Captured on Canvas

Live art joins the wedding party
Words by Christina Shepherd McGuire + PHOTOGRAPHY BY Keelia Jo Photography

Move over photo booths, live paintings are the new gig in town. As couples yearn for a more intimate wedding day experience, this must-have inclusion is taking precedence over other important additions. Now, hiring a professional artist to create an on-site family heirloom is not just a trend of the times, it’s a cherished wedding day memory that adds a flavor of sophistication to day-of festivities.

We caught up with professional painter Kay Potter, of Livingston, Montana, in order to fully understand why live wedding painting is now a thing in mountain towns, and to get a quick rundown on the specifics of what this type of commission entails.

“A friend of mine asked me to paint her wedding four years ago as an offshoot, one-time thing,” says Potter. “I had this realization that this is something I really love—I like artwork that serves people. I also like that it involves interacting with others, as creating artwork can be lonely.”

Why choose an artist to paint your wedding?

Hiring a live wedding painter is not a substitution for a photographer—most people choose both. But unlike photography, a single painting depicts a feeling of timelessness and can capture details that photographs sometimes cannot. This is especially true with mountain venues, where the landscape itself is both captivating and wild. Artists can work off of real-time happenings in nature—say a moose wanders into the reception area, or a flock of sandhill cranes flies by—to create memories that are hard to capture timely on film.  

“At a wedding in Jackson at the Snake River Ranch, the couple incorporated a butterfly release into the ceremony,” says Potter. “I was able to capture it on my iPad, and then, later on, add it to their scene.” 

Potter explains that there is a real magic to seeing yourself in a painting, as well. “It’s a monumental way to celebrate the love you share by putting it into fine art,” she says. 

And, truth be told, some brides simply like being depicted in paint strokes, as it’s only natural to criticize the way we look in photos. “It frees [brides] from the sense of, ‘Oh, I wish I looked a little different in this photo,’” Potter says. “It takes a level of stress out of the final product, because, unless your mole is Cindy Crawford’s mole, I’m probably not going to include it.”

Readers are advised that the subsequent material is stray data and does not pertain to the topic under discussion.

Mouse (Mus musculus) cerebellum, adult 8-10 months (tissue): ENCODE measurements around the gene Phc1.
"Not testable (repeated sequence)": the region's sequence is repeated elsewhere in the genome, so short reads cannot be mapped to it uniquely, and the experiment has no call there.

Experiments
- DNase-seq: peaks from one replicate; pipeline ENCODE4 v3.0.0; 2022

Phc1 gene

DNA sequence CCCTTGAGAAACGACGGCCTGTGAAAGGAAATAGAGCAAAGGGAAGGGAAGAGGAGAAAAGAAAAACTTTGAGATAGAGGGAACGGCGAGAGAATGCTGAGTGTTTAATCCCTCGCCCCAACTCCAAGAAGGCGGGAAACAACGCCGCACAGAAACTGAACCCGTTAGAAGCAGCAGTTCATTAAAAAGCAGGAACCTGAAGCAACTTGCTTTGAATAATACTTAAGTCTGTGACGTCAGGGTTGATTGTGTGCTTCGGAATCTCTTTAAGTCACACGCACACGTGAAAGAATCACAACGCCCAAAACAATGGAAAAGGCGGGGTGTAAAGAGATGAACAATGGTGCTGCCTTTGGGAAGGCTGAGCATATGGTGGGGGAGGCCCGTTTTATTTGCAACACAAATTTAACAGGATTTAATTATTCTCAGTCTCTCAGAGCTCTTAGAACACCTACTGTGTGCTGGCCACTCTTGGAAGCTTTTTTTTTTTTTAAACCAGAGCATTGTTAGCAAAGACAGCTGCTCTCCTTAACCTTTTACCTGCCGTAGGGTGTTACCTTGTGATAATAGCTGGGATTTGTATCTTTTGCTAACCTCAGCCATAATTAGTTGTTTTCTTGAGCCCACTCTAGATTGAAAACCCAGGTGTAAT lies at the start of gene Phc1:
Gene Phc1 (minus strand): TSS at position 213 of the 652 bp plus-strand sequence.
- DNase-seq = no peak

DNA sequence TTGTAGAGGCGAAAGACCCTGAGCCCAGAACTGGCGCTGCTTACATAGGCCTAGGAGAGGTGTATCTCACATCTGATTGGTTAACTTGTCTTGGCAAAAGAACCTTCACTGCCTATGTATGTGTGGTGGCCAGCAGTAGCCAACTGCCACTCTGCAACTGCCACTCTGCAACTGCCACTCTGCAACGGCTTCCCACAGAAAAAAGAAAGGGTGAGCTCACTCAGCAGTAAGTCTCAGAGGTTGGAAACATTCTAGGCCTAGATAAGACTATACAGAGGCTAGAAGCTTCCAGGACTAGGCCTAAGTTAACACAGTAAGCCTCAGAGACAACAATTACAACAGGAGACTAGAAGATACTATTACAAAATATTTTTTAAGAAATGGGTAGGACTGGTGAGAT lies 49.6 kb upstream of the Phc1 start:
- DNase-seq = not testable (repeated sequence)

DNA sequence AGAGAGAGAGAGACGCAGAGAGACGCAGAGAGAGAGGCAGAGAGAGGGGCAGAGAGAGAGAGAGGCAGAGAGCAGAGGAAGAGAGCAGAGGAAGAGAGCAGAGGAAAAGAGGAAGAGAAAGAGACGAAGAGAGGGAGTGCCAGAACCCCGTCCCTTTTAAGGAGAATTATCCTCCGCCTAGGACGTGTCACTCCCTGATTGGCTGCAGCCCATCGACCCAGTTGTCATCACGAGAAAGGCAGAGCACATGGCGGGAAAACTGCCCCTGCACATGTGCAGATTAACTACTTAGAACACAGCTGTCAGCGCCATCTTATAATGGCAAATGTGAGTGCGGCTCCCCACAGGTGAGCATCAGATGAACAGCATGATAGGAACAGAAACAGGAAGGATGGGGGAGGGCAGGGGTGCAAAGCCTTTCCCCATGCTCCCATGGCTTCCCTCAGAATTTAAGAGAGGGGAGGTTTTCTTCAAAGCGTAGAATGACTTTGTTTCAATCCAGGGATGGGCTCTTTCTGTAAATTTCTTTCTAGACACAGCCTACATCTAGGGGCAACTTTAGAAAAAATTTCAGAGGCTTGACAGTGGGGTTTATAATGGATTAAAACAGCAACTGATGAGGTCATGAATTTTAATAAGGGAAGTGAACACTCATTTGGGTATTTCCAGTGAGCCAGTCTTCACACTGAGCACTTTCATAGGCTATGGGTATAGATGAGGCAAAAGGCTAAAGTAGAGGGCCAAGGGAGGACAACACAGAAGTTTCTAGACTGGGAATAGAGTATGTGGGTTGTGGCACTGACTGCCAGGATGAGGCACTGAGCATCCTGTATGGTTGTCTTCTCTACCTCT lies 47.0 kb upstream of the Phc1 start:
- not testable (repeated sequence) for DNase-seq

How does the process work?

Once hired, Potter arranges a meeting with the bride and groom to discuss their specific goal for the finished piece of art. She explains that some couples want the painting to be of just themselves, others want to include family members, and some want the capture to focus more on the location and the landscape. She urges couples to “chat her ear off before the wedding,” and then she does a check-in a month before the event to get “a final and really fresh vision.”

Next, Potter shows up two hours before the ceremony, sets up her easel and her 3-foot by 2-foot canvas and begins background painting in typical plein air fashion. That way, when guests arrive, they can see the painting in progress, which adds to the overall vibe of the festivities. Next, as things proceed, Potter captures images on her iPad—perhaps, the ceremony scene, the first kiss, the procession. … She uses these photos to act as the framework for the rest of the painting. Then, during the reception, Potter gets to work. 

“It’s a form of entertainment. Guests come up and check out the progress. They love to talk to me and ask questions like, ‘How did you get that done in only a few hours?’” she says. “It makes art accessible to everyone.”

But the final project is not yet complete as the last of the guests leave the dance floor. Potter takes the painting home to adjust the final details and to varnish it. Often, she refers back to her photos to add in family members or other features not included on the spot.

“The cool thing about painting is that you can morph reality,” says Potter. “I attended a wedding in Glacier National Park, and the couple wanted the background to be of Lake McDonald. So, I stood on the shore of the lake and painted the background. Then, I took a photo of their first kiss, and painted them within the background.” She explains that the couple actually got married on a boat (not everyone could attend), so, instead, she placed the boat in the water behind them. 

Photo by Millwood Photography

How do you interact with a live painter?

Potter gives the following advice to the bride and groom: “The day of, don’t even think about me. You do your thing, and I’ll do mine,” she says, noting that she requests each couple give her a contact person for anything that may come up, and sometimes the contact is a person from the venue.

As for the guests, Potter advises them to check in often to see the work in progress. You can gain the full experience by seeing what she starts with, how the painting progresses, and then how it ends. She likes people to engage her in conversation, too, and to ask questions while watching her work, as it’s one of the most special parts of the process. This is often a wedding highlight that guests go home and talk about after the festivities are over. 

“It makes [the experience] really interactive, and that’s the part I’m there for,” says Potter. “I’m out here painting with you guys.”

Potter likes the fact that most regional weddings are held outside, lending to her specific style of landscape painting. She also likes the western motif details used in these parts—like cowboy hats and cow skulls—as they enhance the appeal of the end product and formulate a sense of place. There is a similar feeling that out-of-town guests remember and take home with them, and couples cherish, as they look back on their piece of fine art and remember the love that was shared beneath an unforgettable landscape. 

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